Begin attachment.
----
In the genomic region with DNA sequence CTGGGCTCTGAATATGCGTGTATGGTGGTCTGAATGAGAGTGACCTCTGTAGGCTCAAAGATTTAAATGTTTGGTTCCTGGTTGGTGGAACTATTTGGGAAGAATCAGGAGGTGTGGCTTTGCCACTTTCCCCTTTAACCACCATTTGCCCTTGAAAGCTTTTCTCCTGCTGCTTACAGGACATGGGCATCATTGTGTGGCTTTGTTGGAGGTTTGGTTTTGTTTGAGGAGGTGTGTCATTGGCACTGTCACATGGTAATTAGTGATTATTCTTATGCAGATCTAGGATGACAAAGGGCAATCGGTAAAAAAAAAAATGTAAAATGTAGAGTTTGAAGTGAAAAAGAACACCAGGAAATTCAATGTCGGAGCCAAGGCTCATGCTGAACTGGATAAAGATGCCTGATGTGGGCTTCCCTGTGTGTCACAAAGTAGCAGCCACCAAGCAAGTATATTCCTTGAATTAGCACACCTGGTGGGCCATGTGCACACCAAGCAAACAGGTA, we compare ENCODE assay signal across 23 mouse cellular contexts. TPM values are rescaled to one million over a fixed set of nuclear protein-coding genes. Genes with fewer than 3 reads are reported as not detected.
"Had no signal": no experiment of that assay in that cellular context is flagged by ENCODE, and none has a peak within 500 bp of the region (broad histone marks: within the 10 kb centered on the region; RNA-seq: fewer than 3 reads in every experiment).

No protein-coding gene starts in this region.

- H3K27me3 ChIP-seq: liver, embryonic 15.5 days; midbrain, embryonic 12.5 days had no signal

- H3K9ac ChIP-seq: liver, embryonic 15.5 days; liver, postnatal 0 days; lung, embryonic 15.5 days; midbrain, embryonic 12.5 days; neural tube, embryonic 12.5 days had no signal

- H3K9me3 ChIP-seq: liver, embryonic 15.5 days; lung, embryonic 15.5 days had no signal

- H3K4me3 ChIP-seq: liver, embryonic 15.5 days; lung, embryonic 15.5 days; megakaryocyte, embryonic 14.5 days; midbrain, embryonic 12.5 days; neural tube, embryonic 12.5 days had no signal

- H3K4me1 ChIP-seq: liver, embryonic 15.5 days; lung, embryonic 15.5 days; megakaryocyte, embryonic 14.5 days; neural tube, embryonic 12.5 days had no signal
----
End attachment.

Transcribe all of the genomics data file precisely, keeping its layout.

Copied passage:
In the genomic region with DNA sequence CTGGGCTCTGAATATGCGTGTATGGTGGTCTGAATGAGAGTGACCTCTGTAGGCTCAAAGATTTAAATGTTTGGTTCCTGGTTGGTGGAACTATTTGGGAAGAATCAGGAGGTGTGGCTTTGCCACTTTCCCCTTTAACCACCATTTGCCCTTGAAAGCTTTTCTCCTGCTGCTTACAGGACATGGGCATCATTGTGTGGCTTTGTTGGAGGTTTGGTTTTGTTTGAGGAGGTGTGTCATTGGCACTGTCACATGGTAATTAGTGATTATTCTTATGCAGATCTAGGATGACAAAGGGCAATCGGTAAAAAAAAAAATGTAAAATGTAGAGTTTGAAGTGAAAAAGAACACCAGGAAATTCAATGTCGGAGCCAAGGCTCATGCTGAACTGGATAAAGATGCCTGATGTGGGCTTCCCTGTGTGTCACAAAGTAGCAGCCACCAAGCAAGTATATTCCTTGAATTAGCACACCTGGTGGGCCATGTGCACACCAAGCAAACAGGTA, we compare ENCODE assay signal across 23 mouse cellular contexts. TPM values are rescaled to one million over a fixed set of nuclear protein-coding genes. Genes with fewer than 3 reads are reported as not detected.
"Had no signal": no experiment of that assay in that cellular context is flagged by ENCODE, and none has a peak within 500 bp of the region (broad histone marks: within the 10 kb centered on the region; RNA-seq: fewer than 3 reads in every experiment).

No protein-coding gene starts in this region.

- H3K27me3 ChIP-seq: liver, embryonic 15.5 days; midbrain, embryonic 12.5 days had no signal

- H3K9ac ChIP-seq: liver, embryonic 15.5 days; liver, postnatal 0 days; lung, embryonic 15.5 days; midbrain, embryonic 12.5 days; neural tube, embryonic 12.5 days had no signal

- H3K9me3 ChIP-seq: liver, embryonic 15.5 days; lung, embryonic 15.5 days had no signal

- H3K4me3 ChIP-seq: liver, embryonic 15.5 days; lung, embryonic 15.5 days; megakaryocyte, embryonic 14.5 days; midbrain, embryonic 12.5 days; neural tube, embryonic 12.5 days had no signal

- H3K4me1 ChIP-seq: liver, embryonic 15.5 days; lung, embryonic 15.5 days; megakaryocyte, embryonic 14.5 days; neural tube, embryonic 12.5 days had no signal